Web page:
Google introduces Flu Tracking Map


Google has introduced an interactive flu map which tracks the spread of influenza across the U.S.:

“Tests of the new Web tool from, the company’s philanthropic unit, suggest that it may be able to detect regional outbreaks of the flu a week to 10 days before they are reported by the Centers for Disease Control and Prevention…Its new service at analyzes those searches as they come in, creating graphs and maps of the country that, ideally, will show where the flu is spreading…Google Flu Trends avoids privacy pitfalls by relying only on aggregated data that cannot be traced to individual searchers. To develop the service, Google’s engineers devised a basket of keywords and phrases related to the flu, including thermometer, flu symptoms, muscle aches, chest congestion and many others. Google then dug into its database, extracted five years of data on those queries and mapped it onto the C.D.C.’s reports of influenzalike illness. Google found a strong correlation between its data and the reports from the agency, which advised it on the development of the new service.”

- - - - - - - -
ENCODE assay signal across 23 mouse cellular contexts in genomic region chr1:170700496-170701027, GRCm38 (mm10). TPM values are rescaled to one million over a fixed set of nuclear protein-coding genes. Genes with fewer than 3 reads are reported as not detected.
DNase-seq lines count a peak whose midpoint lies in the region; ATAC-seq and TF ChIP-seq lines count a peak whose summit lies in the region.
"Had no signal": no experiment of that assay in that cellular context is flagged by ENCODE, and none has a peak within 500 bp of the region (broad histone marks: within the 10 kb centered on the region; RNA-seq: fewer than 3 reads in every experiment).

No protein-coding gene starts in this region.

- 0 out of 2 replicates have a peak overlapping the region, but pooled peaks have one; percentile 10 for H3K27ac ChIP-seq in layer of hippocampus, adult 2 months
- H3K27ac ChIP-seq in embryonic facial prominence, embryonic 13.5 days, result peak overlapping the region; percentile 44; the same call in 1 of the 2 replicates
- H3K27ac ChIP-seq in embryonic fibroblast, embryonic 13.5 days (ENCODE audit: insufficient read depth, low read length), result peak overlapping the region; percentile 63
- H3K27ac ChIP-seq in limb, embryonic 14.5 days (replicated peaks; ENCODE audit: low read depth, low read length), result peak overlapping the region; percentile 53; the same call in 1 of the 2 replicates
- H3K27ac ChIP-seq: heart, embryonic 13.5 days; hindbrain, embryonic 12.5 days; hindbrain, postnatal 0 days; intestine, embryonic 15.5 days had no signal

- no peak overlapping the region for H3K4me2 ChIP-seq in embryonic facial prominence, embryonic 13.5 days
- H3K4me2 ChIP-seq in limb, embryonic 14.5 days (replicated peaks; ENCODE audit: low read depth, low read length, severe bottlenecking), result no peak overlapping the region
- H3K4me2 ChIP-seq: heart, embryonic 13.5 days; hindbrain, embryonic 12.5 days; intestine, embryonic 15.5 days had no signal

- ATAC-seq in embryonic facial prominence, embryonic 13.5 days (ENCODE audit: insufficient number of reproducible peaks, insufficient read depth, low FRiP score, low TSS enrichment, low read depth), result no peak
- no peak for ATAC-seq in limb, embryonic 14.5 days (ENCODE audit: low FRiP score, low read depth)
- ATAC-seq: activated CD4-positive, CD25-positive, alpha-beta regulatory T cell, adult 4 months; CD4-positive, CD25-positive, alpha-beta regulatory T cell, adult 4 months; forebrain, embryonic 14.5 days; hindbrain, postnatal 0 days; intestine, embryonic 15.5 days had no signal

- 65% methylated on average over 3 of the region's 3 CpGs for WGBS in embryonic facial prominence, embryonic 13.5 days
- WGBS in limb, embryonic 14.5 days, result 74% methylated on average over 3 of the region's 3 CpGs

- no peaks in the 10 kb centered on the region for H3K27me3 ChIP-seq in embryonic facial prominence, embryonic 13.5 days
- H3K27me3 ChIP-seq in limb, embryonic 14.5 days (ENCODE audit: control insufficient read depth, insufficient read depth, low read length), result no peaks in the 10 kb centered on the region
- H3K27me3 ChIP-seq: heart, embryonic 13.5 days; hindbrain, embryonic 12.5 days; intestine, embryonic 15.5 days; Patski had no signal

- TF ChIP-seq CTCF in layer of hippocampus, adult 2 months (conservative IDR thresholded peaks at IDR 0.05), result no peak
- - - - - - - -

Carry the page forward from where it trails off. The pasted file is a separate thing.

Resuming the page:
1. JK says

    Keep in mind that most headlines (including this one) are confabulating the story a bit. I’m an epidemiologist who has worked in syndromic surveillance, and I caution anyone who believes that this is actually tracking the influenza virus. Many people think they have the flu anytime they feel ill. In reality, most people who think they have it likely have a severe cold. A real case of influenza is rarely verified (because it’s expensive, takes a long time and, well, there’s still no cure for the flu anyway), but is a savage and life-threatening disease. This is a great utility from Google, but it needs to speak more realistically and assert a little less strongly that this is some mass population-driven influenza tracking tool. At best, it’s a tool to track the collection of seasonal illnesses that, to some degree, share symptoms with influenza infection.

  2. Foochy says

    Just an important reminder for everybody to get their flu shot before the end of the year, since it only gives you active immunity for about 2-3 months and the average height of the flu season is usually in January/February. And hand sanitizer, a daily multivitamin, and an extra packet of tissues to give to “Typhoid Mary/Mark” sitting next to you on the train will go a long way too.

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